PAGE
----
Dominant Female Meerkats Have High Levels of Male Hormones

Scientists from Duke University have found that some female meerkats produce more testosterone than their male counterparts. High-ranking females are very aggressive and live longer than subordinate meerkats. The team’s findings were just published in the journal Scientific Reports.

Meerkats (Suricata suricatta) are tiny carnivores that belong to the mongoose family. They live in huge underground burrows and are known for their sentry behavior, which is done in shifts. Meerkat clans are led by the dominant female and she’s the only one allowed to mate. Also known as the “alpha female”, she will kill any pups that aren’t her own and may kick out the females who birthed them. Meerkat groups are highly cooperative and social.

A team of researchers studied wild meerkats living in the Kuruman River Reserve in South Africa. Individual animals were given unique identities and the team took blood samples to measure hormone levels. The team found that the highest ranking females were hormonally masculinized. Dominant females had equal or higher levels of testosterone compared to males, a phenomenon not seen elsewhere in the animal kingdom. They also had increased levels of other male hormones, including androstenedione, which is converted to testosterone in the body.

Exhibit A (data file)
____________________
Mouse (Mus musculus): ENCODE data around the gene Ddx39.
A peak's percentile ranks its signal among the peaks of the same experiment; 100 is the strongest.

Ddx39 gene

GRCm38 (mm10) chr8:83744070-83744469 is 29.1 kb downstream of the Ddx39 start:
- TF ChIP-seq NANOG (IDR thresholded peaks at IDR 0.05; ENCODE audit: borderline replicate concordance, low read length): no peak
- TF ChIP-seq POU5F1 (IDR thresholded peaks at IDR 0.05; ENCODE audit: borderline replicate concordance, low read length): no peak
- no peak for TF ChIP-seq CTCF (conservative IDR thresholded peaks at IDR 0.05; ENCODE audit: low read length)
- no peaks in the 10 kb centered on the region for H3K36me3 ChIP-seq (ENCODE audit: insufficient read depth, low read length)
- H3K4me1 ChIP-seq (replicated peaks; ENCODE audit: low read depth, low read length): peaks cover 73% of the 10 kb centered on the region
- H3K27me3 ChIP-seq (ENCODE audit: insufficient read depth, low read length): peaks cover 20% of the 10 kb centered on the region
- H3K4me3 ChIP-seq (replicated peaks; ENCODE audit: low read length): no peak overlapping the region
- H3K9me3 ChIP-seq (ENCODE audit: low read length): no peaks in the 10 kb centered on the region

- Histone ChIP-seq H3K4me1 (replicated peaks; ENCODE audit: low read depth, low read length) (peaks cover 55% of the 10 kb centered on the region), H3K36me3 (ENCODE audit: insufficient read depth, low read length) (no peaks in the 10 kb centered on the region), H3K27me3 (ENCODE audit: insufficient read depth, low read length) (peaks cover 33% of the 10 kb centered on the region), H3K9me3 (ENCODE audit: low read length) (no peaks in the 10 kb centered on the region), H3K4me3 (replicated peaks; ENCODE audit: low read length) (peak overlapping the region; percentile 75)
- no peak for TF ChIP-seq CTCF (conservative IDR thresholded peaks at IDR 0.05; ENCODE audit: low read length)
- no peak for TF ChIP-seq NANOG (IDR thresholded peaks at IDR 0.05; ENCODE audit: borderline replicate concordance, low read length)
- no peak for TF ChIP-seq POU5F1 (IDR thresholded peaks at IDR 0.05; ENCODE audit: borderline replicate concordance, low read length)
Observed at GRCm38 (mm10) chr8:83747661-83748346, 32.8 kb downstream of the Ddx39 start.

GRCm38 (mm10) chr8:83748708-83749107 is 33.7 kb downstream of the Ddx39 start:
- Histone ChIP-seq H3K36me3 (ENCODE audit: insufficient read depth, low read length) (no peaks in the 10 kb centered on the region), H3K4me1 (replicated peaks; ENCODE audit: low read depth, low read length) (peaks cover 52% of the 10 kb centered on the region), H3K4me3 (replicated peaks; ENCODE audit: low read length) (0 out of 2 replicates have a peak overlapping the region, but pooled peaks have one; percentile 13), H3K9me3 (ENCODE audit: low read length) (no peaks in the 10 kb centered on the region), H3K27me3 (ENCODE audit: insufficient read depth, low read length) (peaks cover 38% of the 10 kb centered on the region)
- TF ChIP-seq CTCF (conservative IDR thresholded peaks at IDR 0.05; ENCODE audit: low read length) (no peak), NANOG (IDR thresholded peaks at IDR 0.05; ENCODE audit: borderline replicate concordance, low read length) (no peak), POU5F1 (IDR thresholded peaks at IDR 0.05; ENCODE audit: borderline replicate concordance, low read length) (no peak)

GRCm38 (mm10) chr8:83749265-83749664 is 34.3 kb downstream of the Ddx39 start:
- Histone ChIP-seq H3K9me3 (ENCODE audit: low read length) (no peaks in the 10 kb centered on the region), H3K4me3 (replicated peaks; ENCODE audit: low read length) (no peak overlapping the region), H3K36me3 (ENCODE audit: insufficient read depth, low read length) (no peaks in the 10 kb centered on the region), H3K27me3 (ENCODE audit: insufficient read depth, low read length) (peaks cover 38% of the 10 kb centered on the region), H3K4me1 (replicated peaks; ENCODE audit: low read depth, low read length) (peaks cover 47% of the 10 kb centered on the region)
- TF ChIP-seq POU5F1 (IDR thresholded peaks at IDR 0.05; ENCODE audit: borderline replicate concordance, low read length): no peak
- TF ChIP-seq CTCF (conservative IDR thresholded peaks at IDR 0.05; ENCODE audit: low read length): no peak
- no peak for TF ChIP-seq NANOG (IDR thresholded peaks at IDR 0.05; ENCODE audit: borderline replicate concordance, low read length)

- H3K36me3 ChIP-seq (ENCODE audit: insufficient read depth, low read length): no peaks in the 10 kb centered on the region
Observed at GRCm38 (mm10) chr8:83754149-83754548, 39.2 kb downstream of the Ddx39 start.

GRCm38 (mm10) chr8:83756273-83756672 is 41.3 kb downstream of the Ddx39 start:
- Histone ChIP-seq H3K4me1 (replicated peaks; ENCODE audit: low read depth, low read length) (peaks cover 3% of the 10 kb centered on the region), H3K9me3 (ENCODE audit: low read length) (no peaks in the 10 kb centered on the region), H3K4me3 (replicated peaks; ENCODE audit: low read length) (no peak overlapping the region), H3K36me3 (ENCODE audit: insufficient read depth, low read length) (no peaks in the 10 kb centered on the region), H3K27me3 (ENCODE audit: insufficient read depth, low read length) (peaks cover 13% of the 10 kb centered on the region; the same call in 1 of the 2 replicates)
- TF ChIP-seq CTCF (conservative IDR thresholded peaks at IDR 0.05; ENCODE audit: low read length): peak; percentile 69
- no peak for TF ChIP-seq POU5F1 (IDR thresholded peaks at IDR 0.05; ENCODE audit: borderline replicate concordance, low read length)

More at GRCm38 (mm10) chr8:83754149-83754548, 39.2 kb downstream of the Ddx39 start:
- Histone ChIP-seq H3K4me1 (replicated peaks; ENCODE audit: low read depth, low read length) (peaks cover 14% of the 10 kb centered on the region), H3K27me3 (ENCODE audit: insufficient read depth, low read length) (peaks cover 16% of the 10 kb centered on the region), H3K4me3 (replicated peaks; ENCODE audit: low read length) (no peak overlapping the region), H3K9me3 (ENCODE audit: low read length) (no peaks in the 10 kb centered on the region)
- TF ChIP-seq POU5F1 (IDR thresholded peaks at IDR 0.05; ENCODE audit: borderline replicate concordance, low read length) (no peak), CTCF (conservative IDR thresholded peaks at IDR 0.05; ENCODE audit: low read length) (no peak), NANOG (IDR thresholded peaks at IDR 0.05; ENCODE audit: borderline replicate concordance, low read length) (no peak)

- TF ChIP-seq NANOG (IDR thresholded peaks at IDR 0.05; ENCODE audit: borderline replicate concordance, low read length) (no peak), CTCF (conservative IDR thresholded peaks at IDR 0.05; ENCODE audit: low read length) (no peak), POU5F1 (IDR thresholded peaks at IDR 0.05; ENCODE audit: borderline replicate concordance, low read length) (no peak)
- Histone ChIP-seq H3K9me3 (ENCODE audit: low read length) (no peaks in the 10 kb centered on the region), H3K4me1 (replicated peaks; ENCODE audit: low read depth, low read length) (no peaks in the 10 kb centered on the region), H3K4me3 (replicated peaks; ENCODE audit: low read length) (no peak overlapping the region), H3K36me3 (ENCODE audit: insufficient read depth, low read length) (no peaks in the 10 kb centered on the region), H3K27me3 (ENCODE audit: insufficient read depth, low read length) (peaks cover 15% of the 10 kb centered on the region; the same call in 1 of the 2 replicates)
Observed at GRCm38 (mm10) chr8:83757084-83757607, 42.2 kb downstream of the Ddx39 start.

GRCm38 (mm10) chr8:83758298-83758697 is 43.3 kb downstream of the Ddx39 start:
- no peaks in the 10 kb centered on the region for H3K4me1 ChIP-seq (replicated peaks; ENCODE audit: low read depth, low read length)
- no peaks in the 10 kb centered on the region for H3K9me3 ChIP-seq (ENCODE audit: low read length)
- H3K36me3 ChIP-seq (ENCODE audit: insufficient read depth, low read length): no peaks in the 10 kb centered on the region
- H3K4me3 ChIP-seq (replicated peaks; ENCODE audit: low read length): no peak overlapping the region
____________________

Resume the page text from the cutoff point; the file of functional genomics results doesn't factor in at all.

Even in other species with dominant females, males still have higher levels of masculine hormones. Meerkats are the exception and this might explain the aggressiveness of alpha females. Dominant females attack and steal food from lower ranking meerkats. They also have no tolerance for pups that aren’t their own, killing them to prevent competition. High levels of testosterone contribute to these behaviors, which have multiple benefits for the highest ranking females. Alpha females live longer, successfully raise more offspring, and get access to more food.

High levels of male hormones seem to contribute to the highly aggressive behaviors of dominant female meerkats. This is the first known case of an animal species with a reversal of sex hormone patterns.

REFERENCE

Davies et al. Exceptional endocrine profiles characterise the meerkat: sex, status, and reproductive patterns. Scientific Reports (2016).

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